Some records are just made for warm, summery evenings and homemade cocktails. So it is with Pearl and the Oysters‘ spacy third album.
The French-American duo of Juliette Davis and Joachim Pollack have released this a little too late, but not to worry, most of the world is on fire now anyway. This climate emergency is not one I raise unintentionally, as the album, with its references to retro sounds like the Beach Boys and Francoise Hardy, is a riposte to the sadness and anxiety many feel, and contains a poignant hope to return to something purer and more free.
With their analogue synthesizers, swathes of reverb and fondness for the sixties and seventies, it’s fair to say they share a lot of influences with Stereolab and Broadcast – indeed, Davis’ voice shares some of the jazzy sweetness of the much-missed Trish Keenan.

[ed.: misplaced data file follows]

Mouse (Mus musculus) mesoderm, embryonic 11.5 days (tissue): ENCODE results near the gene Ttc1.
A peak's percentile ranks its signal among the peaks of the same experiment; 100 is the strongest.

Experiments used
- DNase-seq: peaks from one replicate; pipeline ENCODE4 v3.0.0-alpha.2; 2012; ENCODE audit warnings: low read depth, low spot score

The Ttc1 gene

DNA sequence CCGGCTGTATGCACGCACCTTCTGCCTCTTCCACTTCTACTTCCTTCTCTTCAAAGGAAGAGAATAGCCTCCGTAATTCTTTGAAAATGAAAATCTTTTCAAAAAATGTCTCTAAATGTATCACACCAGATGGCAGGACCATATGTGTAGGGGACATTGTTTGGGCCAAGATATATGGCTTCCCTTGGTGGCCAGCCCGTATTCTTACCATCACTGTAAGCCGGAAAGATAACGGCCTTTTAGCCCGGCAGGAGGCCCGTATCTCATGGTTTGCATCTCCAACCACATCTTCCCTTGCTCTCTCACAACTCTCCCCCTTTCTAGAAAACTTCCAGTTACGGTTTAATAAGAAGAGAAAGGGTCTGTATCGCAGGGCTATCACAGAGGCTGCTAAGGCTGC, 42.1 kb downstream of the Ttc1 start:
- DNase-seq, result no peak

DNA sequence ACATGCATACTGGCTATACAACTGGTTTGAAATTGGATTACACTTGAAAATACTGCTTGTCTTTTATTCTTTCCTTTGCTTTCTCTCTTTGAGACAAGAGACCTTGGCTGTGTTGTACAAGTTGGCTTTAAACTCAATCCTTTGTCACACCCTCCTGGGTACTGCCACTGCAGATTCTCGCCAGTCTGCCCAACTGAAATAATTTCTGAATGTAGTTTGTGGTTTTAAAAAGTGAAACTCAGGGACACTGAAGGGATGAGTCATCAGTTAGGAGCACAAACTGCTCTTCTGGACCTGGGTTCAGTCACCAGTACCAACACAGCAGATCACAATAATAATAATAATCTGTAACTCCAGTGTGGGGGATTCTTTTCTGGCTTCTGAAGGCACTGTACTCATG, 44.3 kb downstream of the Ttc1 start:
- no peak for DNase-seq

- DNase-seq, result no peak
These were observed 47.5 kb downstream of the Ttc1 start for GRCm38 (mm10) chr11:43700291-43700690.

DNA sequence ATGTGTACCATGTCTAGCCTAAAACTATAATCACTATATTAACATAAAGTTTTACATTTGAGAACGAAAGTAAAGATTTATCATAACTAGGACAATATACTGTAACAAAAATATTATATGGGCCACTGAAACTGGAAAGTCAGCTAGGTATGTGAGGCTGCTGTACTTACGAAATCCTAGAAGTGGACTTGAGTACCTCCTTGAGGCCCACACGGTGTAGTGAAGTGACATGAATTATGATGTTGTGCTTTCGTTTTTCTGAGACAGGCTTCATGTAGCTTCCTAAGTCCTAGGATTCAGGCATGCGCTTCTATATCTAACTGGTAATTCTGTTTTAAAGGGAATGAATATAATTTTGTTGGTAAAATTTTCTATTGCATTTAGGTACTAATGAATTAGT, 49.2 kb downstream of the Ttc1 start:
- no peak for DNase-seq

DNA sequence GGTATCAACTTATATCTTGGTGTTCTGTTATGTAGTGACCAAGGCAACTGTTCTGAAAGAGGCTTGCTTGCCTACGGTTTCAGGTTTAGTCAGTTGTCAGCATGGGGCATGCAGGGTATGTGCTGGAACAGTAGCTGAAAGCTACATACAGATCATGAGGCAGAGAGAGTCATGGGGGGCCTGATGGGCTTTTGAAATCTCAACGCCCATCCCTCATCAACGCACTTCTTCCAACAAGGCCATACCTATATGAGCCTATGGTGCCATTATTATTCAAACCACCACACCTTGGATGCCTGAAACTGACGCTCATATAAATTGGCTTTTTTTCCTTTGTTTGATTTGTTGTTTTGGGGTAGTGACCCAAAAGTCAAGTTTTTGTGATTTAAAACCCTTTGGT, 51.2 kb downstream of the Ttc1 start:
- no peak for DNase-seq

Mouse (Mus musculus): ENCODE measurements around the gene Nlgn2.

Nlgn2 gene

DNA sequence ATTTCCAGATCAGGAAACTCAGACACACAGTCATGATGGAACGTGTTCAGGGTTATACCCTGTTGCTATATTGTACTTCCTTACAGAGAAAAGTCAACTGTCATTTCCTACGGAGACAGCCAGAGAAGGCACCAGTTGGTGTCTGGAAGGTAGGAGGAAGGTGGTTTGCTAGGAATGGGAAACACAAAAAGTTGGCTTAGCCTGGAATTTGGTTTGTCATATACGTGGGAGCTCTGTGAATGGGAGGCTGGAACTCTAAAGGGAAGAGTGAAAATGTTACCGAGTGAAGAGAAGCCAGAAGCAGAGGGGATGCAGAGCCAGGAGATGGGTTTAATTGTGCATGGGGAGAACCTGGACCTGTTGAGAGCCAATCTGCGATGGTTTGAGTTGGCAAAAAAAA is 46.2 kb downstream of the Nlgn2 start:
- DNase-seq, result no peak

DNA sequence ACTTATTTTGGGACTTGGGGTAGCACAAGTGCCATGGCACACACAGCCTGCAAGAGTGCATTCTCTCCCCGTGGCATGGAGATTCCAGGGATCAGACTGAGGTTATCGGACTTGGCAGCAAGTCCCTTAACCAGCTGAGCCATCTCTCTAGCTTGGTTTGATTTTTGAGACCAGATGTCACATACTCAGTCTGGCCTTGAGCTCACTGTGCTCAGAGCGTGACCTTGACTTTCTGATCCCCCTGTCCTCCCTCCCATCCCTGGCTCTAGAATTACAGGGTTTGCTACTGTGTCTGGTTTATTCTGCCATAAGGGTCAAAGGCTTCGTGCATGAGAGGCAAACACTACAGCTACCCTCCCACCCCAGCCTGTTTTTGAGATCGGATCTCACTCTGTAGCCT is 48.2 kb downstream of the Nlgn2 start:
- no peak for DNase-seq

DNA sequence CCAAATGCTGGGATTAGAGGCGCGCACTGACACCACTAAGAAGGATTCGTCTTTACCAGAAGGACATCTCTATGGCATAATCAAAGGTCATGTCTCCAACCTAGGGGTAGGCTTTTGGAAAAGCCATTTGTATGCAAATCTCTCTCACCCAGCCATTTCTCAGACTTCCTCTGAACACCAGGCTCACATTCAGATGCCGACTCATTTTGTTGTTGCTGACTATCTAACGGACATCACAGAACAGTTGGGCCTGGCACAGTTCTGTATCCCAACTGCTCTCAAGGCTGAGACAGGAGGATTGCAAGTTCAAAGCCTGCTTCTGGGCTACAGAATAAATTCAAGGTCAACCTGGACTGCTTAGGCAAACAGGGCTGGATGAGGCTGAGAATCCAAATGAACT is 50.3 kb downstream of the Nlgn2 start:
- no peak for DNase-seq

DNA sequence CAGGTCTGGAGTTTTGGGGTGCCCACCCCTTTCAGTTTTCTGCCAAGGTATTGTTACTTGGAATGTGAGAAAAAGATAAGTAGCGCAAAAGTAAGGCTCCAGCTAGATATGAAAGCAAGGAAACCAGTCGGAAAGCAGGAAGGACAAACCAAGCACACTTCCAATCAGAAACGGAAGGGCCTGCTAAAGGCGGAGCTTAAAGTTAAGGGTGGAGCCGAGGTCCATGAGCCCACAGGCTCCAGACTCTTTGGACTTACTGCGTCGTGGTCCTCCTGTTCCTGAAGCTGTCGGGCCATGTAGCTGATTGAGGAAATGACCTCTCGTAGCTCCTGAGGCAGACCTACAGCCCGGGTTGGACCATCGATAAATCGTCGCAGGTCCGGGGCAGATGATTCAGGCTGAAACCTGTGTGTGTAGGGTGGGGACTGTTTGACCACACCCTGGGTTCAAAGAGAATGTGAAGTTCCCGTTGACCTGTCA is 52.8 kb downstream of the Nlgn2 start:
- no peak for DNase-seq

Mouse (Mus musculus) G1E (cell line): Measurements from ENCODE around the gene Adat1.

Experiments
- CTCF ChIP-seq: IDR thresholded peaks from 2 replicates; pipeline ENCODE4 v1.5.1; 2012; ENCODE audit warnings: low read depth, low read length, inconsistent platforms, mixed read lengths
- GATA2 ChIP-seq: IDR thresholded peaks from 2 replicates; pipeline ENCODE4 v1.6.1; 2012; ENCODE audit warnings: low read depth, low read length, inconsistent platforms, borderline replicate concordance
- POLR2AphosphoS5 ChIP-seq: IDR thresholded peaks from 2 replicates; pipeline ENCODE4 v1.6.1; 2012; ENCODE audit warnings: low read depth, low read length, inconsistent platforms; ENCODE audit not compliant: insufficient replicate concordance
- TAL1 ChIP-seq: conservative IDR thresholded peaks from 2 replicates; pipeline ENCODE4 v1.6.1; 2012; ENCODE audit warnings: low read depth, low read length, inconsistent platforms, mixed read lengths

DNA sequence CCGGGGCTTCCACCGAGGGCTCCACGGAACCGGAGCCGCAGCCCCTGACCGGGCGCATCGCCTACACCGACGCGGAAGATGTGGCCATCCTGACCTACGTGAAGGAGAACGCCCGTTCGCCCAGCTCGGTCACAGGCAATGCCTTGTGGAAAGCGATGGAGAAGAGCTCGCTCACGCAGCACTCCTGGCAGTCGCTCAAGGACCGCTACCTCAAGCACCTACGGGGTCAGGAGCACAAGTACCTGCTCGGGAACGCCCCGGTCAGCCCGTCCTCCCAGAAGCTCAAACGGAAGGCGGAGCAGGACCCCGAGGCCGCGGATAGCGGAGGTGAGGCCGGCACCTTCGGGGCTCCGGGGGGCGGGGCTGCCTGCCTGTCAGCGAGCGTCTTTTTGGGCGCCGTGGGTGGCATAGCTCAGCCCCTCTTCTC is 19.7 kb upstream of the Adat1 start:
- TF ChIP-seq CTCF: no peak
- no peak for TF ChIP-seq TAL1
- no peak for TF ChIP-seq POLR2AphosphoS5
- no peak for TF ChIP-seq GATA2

But on occasion, they come off as a little twee – their cover of Caetono Veloso’s tropicalia hit Baby being an offender, as well as Rocket Show, which apes part of the melody from Demis Roussos’ ghastly Forever and Ever, thus plunging the listener into the polyester suburban hell of Abigail’s Party.
Far better is the catchy Wizzo, an airier Air, which also flirts with sitar; the wistful Satellite, and Crocodile, a chamber pop gem with a little wah-wah guitar.
Not at all bad then, but you may feel like you’ve consumed too many of your friends’ “special brownies” and need a bit of a lie down afterwards.